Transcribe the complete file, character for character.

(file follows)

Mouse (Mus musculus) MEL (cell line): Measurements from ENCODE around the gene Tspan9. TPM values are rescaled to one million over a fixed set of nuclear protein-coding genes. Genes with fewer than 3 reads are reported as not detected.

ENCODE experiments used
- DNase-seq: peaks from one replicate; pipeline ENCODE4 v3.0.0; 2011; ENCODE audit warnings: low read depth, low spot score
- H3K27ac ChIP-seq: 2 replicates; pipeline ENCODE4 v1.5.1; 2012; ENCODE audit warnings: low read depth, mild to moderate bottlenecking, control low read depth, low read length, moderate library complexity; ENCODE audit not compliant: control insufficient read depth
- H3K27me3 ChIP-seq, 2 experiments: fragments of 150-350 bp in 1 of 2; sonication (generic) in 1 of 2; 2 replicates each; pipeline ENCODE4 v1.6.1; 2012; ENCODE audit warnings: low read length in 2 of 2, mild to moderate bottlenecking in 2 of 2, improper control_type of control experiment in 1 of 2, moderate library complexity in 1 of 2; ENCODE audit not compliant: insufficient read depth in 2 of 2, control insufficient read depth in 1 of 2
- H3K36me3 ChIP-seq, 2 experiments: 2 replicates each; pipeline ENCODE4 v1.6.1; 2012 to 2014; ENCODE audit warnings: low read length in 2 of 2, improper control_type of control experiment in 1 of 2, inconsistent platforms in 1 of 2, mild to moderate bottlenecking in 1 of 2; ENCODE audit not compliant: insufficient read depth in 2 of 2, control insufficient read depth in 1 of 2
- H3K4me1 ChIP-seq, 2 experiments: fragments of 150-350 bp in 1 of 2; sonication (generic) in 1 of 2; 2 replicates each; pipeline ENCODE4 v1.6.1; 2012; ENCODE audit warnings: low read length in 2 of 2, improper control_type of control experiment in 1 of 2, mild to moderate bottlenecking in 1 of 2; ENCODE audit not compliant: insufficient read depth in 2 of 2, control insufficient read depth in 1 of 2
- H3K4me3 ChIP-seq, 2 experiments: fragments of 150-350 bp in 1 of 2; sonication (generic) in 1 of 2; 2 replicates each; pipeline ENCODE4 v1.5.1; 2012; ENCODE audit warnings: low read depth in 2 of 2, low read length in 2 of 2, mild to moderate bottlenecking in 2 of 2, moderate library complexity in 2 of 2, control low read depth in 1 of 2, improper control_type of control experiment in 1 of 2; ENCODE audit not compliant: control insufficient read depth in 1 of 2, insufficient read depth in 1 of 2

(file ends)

Mouse (Mus musculus) MEL (cell line): Measurements from ENCODE around the gene Tspan9. TPM values are rescaled to one million over a fixed set of nuclear protein-coding genes. Genes with fewer than 3 reads are reported as not detected.

ENCODE experiments used
- DNase-seq: peaks from one replicate; pipeline ENCODE4 v3.0.0; 2011; ENCODE audit warnings: low read depth, low spot score
- H3K27ac ChIP-seq: 2 replicates; pipeline ENCODE4 v1.5.1; 2012; ENCODE audit warnings: low read depth, mild to moderate bottlenecking, control low read depth, low read length, moderate library complexity; ENCODE audit not compliant: control insufficient read depth
- H3K27me3 ChIP-seq, 2 experiments: fragments of 150-350 bp in 1 of 2; sonication (generic) in 1 of 2; 2 replicates each; pipeline ENCODE4 v1.6.1; 2012; ENCODE audit warnings: low read length in 2 of 2, mild to moderate bottlenecking in 2 of 2, improper control_type of control experiment in 1 of 2, moderate library complexity in 1 of 2; ENCODE audit not compliant: insufficient read depth in 2 of 2, control insufficient read depth in 1 of 2
- H3K36me3 ChIP-seq, 2 experiments: 2 replicates each; pipeline ENCODE4 v1.6.1; 2012 to 2014; ENCODE audit warnings: low read length in 2 of 2, improper control_type of control experiment in 1 of 2, inconsistent platforms in 1 of 2, mild to moderate bottlenecking in 1 of 2; ENCODE audit not compliant: insufficient read depth in 2 of 2, control insufficient read depth in 1 of 2
- H3K4me1 ChIP-seq, 2 experiments: fragments of 150-350 bp in 1 of 2; sonication (generic) in 1 of 2; 2 replicates each; pipeline ENCODE4 v1.6.1; 2012; ENCODE audit warnings: low read length in 2 of 2, improper control_type of control experiment in 1 of 2, mild to moderate bottlenecking in 1 of 2; ENCODE audit not compliant: insufficient read depth in 2 of 2, control insufficient read depth in 1 of 2
- H3K4me3 ChIP-seq, 2 experiments: fragments of 150-350 bp in 1 of 2; sonication (generic) in 1 of 2; 2 replicates each; pipeline ENCODE4 v1.5.1; 2012; ENCODE audit warnings: low read depth in 2 of 2, low read length in 2 of 2, mild to moderate bottlenecking in 2 of 2, moderate library complexity in 2 of 2, control low read depth in 1 of 2, improper control_type of control experiment in 1 of 2; ENCODE audit not compliant: control insufficient read depth in 1 of 2, insufficient read depth in 1 of 2